*I have a c73 Krupp cannon #923 and im looking for anything I can find out about where this particular gun came from. I thought I saw these in an early Bannerman catalog. Can you help or research this guns origin? We found it, complete, in Piney Point, Maryland pointing at Virginia, it is dated 1873. Could it have been used in the Oyster Wars? We dont know what it was doing down there. If you can find a catalog we would like one please. Thank you. Tim Marum

Readers? Any idea where this fellow can look for information? Abby


If this doesn't give you a warm fuzzy feeling, nothing will:

Iver Johnson advert


APACHE FIREBALL AIR PISTOL

From Dick Carleton

FireballFireball

The Apache Fireball air pistol was briefly made in the late 40's by National Cart Corporation of Pasadena, California. The pistol was available in .25 or .177 caliber. They also made an "dual caliber" air rifle for which we have a catalog.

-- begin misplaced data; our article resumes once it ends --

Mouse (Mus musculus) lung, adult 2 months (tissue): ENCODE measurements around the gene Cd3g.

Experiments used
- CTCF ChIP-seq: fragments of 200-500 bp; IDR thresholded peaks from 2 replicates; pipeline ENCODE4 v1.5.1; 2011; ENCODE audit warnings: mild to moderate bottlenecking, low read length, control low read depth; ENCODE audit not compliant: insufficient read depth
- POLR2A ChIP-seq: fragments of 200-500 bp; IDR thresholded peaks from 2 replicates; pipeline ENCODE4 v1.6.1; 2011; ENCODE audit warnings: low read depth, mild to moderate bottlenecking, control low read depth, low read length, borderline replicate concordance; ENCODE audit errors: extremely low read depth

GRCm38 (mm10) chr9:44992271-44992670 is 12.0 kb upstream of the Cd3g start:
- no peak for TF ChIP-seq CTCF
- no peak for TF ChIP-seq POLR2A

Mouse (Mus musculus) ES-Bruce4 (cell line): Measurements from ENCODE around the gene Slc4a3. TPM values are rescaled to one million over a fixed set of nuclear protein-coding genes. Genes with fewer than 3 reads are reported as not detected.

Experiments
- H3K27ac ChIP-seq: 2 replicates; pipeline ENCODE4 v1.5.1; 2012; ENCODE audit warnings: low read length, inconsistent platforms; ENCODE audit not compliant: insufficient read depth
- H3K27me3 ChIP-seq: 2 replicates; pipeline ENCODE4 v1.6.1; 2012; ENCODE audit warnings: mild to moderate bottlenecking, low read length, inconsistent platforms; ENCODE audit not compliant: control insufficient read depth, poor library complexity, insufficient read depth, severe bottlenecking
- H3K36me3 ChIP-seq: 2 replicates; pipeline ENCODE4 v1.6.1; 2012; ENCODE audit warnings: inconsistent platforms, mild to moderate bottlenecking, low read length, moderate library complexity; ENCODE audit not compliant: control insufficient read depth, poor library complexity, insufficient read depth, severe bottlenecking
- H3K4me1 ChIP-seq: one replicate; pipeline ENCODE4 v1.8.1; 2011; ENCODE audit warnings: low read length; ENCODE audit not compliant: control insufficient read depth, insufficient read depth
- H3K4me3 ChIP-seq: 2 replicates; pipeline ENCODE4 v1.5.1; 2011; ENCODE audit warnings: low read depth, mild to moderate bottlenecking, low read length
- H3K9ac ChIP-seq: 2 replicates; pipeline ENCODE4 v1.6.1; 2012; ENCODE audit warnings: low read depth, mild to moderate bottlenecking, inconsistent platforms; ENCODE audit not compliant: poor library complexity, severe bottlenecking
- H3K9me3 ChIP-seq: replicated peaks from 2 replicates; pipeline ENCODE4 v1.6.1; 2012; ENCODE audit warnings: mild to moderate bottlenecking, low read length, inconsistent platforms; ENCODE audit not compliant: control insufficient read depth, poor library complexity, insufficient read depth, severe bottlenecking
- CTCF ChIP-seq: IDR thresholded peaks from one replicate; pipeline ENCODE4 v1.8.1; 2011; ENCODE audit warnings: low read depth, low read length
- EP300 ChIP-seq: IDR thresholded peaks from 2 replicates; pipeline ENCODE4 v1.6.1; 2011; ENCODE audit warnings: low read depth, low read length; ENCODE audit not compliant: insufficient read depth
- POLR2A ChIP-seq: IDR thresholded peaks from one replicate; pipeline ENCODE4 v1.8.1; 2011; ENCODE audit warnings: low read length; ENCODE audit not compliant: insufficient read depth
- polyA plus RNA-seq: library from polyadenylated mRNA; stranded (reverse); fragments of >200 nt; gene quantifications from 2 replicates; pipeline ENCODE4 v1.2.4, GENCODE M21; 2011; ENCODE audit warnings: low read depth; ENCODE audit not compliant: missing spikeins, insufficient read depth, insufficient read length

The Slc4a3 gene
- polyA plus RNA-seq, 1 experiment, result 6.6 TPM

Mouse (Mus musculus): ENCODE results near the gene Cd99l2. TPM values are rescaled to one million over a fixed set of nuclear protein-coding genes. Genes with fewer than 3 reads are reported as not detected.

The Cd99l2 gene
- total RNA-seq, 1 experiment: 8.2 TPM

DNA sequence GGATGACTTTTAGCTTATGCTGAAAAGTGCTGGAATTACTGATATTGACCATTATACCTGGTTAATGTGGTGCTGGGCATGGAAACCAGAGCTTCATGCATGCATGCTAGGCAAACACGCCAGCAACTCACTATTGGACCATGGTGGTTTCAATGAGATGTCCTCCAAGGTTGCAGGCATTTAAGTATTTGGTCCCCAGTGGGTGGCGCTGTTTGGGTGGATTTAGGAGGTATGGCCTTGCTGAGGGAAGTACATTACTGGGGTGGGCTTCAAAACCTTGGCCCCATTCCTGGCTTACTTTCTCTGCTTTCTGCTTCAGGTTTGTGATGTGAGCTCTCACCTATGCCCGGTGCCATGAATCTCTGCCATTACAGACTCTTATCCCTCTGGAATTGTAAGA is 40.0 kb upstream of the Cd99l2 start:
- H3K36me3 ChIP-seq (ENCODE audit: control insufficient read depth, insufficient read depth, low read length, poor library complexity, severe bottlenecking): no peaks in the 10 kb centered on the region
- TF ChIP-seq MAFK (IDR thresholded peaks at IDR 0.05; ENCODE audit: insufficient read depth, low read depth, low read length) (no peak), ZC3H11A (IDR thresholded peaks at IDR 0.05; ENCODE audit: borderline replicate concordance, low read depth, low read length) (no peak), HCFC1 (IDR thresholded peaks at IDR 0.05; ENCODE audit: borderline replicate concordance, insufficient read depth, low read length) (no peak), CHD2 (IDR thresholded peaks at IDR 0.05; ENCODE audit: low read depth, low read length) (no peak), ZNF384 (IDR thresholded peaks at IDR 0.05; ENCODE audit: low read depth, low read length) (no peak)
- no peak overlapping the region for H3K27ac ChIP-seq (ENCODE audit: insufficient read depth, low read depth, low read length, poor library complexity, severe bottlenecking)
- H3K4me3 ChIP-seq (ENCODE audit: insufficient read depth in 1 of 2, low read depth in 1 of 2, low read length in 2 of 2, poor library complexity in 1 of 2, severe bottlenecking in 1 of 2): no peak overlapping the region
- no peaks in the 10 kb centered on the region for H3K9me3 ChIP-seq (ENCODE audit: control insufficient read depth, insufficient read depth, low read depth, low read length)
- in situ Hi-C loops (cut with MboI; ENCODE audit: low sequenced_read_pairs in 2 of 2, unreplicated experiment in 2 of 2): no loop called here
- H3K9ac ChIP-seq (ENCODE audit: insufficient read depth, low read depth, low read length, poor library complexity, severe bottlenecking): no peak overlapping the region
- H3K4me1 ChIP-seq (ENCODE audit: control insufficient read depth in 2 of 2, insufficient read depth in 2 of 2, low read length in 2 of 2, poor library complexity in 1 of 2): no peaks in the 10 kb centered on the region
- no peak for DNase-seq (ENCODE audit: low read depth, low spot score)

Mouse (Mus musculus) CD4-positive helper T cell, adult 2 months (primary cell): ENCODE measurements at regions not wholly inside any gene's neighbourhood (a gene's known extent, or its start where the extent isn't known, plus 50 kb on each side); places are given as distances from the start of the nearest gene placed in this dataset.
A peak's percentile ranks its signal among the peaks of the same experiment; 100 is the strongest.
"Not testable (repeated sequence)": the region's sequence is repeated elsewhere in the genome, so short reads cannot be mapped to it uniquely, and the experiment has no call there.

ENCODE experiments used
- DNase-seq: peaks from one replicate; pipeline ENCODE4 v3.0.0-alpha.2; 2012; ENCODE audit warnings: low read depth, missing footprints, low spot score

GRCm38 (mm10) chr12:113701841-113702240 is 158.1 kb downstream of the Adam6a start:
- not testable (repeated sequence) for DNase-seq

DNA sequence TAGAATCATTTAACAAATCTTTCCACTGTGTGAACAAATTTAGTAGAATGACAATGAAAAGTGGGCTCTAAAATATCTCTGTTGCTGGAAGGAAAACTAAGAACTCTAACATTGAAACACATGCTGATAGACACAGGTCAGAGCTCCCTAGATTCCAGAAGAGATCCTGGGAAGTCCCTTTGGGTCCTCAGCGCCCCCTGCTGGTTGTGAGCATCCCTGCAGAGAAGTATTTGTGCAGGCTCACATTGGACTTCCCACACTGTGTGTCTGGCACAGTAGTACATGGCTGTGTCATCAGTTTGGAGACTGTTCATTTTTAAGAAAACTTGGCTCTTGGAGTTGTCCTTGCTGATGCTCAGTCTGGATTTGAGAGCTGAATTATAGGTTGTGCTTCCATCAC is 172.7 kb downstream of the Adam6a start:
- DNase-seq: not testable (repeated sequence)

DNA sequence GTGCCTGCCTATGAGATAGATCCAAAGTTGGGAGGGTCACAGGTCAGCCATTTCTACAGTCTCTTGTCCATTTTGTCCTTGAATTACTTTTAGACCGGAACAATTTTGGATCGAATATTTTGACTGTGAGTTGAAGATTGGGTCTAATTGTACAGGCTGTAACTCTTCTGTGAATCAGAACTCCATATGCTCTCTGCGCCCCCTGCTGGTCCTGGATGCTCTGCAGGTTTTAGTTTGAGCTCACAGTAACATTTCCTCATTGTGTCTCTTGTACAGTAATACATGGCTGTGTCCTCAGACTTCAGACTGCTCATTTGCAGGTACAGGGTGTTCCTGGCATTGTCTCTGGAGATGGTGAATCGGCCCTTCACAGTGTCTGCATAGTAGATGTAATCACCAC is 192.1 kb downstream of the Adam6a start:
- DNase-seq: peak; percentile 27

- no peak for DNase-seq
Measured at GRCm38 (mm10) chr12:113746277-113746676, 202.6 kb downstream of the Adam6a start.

Advert

 

Rants and Raves

Rants and Raves image

This month's winner is:

Recirved the Paterson folder and I must say that the copy work looks like it was done on a fifty year old Zerox. Cover photo is great but the rest are so poor that it was not worth the effort or the cost. Pure crap! Pete Peters

Dear Pete, Pure crap huh? Charming turn of phrase, I must say. The Patterson was reprinted from an almost 80 year old self-published piece but I don't think it sinks to the level of "crap" so I'll send you another. Perhaps the printer cartridge was defective. Next time try to curb your tongue a bit, please. Abby


Next, this exchange with a fellow from Fort Meyers, Florida who bought a manual on Ebay using the moniker "purplefishart":

Abby, How was it sent and what was the tracking number? purplefishart

Dear purplefishart, I do not use tracking. I would rather refund the occasional lost package. Is your address correct at Ebay? Would you like another or a refund perhaps..... either if fine with me.... Thanks, Abby

Abby, Please confirm where we are at with this.Thanks - purplefishart